Ch. 2 – pp. 56-57

 

pp. 56-57

pp. 56-57

 

There are various kinds of stone tools.

1 (top left, p. 56):
Tanged stone scrapers with roundish edges that were used like knives, and stone drills with sharpened tips that were used to bore holes in animal skin and tree bark.

2 (left, second from top, p. 56):
Leaf-shaped stone tools that had been used in the Paleolithic era continued to be used until beginning of the Jomon period. This flaked obsidian was sharpened and used as a stone spearhead and knife.

3 (bottom left, p. 56):
Chipped stone axes, which were used as they were chipped without being polished. A chipped stone axe was attached to a handle for soil digging. The lower edge of the one in front is worn down.

4 (right, p. 56):
The end of a large tree more than 70 cm in diameter has traces of knife cuts, and a groove that was carved to hang ropes for transportation.

Stone tools that had been used for this kind of work are those placed on the piece of wood in picture 4, which are totally polished and referred to as polished stone axes. It is said that it takes three to four times longer to cut trees with these compared to iron axes.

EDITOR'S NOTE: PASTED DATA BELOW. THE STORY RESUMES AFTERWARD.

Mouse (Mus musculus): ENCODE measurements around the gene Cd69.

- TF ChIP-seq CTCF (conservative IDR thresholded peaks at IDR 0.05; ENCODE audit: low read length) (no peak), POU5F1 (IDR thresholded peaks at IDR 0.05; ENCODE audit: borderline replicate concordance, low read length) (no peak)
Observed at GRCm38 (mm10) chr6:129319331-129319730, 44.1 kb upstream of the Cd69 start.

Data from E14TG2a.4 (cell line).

5 (top left, p. 57):
Polished stone axes, which look like craft products, that are made of a kind of stone as hard as jade.

6 (top right, p. 57):
A handle bound to a polished axe from three directions with a cord, used as an axe.

7 (middle, p. 57):
Grindstones that function to sharpen knives and cut stones. In the picture, raw ore of the polished stone axe that was being cut is seen under the grindstone.

8 (bottom, p. 57):
Remains that indicate the manufacturing process of a fishhook made of deer bones. They may have been made using broken pieces of obsidian.

 

 

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